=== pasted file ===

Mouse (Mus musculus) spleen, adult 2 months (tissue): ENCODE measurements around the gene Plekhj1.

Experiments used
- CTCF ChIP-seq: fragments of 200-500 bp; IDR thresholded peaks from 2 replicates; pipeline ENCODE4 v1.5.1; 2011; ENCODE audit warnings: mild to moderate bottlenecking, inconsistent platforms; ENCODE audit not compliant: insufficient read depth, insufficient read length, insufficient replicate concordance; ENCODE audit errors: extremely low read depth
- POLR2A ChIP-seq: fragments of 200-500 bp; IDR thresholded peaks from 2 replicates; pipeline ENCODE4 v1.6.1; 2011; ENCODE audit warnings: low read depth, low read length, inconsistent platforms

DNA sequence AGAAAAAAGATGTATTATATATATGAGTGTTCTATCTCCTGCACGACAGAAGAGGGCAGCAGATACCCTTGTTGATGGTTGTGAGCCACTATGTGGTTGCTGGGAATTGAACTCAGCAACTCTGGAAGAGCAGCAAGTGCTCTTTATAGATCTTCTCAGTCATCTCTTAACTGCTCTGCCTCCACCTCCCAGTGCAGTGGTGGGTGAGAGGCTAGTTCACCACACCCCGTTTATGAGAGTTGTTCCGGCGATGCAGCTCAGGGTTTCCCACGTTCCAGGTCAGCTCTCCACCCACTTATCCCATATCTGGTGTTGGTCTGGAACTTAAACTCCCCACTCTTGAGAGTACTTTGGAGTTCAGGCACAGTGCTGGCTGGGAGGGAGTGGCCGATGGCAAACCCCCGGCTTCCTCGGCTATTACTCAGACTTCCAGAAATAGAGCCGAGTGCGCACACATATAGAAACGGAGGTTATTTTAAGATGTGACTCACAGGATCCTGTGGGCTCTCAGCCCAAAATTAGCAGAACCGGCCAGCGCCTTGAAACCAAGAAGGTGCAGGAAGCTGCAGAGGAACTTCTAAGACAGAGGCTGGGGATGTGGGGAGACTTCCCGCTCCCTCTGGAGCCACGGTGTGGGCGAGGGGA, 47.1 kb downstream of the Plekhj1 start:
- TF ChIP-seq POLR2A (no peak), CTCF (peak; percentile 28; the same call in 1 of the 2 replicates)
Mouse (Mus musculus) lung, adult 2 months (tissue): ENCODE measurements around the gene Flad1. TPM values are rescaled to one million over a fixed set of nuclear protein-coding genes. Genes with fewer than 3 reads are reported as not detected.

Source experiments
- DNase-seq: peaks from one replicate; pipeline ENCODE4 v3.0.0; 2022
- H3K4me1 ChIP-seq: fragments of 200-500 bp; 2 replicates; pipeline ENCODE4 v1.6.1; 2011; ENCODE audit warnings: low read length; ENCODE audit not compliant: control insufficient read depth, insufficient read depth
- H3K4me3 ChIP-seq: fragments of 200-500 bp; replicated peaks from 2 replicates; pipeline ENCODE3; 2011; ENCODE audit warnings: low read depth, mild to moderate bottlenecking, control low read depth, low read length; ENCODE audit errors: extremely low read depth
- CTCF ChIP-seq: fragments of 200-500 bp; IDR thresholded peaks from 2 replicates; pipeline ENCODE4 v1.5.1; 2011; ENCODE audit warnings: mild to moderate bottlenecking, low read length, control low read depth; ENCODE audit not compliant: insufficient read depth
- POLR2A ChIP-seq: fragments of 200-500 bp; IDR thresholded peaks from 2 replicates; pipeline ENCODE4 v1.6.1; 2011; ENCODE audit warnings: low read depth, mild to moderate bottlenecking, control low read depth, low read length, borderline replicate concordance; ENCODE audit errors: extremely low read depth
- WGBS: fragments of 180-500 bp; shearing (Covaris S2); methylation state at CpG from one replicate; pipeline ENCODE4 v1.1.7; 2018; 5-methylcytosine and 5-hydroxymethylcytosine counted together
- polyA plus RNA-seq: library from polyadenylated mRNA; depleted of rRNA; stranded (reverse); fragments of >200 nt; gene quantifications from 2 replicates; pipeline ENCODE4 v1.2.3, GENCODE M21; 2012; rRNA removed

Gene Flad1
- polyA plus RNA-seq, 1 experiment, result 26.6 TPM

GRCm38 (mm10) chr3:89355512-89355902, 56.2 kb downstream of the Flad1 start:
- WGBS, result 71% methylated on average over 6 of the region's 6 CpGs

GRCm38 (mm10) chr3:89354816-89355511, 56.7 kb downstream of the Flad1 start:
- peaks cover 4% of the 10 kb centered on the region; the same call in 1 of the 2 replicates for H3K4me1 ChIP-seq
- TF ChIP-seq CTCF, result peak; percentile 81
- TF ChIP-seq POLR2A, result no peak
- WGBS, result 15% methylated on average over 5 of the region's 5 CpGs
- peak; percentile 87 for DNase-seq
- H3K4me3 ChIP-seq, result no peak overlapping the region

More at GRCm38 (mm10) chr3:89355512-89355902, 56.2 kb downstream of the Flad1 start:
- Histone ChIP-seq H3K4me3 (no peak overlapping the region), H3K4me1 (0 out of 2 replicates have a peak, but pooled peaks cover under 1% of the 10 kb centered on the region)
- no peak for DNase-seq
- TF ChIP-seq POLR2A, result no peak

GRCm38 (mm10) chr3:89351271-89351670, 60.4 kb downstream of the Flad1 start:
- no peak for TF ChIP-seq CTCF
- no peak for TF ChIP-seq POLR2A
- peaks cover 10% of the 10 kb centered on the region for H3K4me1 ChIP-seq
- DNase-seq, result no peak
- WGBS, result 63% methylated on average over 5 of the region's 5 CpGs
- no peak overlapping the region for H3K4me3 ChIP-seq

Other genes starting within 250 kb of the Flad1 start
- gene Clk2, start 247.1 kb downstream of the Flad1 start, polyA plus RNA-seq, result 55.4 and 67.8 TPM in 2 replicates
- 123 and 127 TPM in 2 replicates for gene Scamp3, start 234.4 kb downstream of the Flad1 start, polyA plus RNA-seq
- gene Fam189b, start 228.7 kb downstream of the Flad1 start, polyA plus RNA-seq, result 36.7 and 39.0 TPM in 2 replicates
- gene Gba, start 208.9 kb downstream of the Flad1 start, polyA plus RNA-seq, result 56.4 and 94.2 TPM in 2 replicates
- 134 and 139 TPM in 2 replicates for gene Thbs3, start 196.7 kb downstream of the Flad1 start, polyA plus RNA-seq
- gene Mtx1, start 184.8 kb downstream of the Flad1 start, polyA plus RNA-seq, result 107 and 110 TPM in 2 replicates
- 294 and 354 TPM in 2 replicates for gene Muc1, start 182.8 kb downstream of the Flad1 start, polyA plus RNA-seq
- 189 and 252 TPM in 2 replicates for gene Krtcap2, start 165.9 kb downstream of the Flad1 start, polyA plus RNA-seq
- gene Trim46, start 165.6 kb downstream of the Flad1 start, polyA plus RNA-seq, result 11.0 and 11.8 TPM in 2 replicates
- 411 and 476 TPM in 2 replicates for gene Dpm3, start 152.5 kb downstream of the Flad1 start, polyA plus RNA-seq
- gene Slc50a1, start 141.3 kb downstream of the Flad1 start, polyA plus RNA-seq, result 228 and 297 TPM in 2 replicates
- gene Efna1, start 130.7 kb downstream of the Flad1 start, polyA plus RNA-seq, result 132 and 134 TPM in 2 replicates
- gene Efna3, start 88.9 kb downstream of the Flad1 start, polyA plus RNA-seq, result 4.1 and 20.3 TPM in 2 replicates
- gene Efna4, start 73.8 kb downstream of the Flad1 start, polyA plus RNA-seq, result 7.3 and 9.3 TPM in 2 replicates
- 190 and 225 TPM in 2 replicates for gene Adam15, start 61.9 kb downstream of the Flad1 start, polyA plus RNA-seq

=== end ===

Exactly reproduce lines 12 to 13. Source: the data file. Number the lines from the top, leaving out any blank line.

- CTCF ChIP-seq: fragments of 200-500 bp; IDR thresholded peaks from 2 replicates; pipeline ENCODE4 v1.5.1; 2011; ENCODE audit warnings: mild to moderate bottlenecking, low read length, control low read depth; ENCODE audit not compliant: insufficient read depth
- POLR2A ChIP-seq: fragments of 200-500 bp; IDR thresholded peaks from 2 replicates; pipeline ENCODE4 v1.6.1; 2011; ENCODE audit warnings: low read depth, mild to moderate bottlenecking, control low read depth, low read length, borderline replicate concordance; ENCODE audit errors: extremely low read depth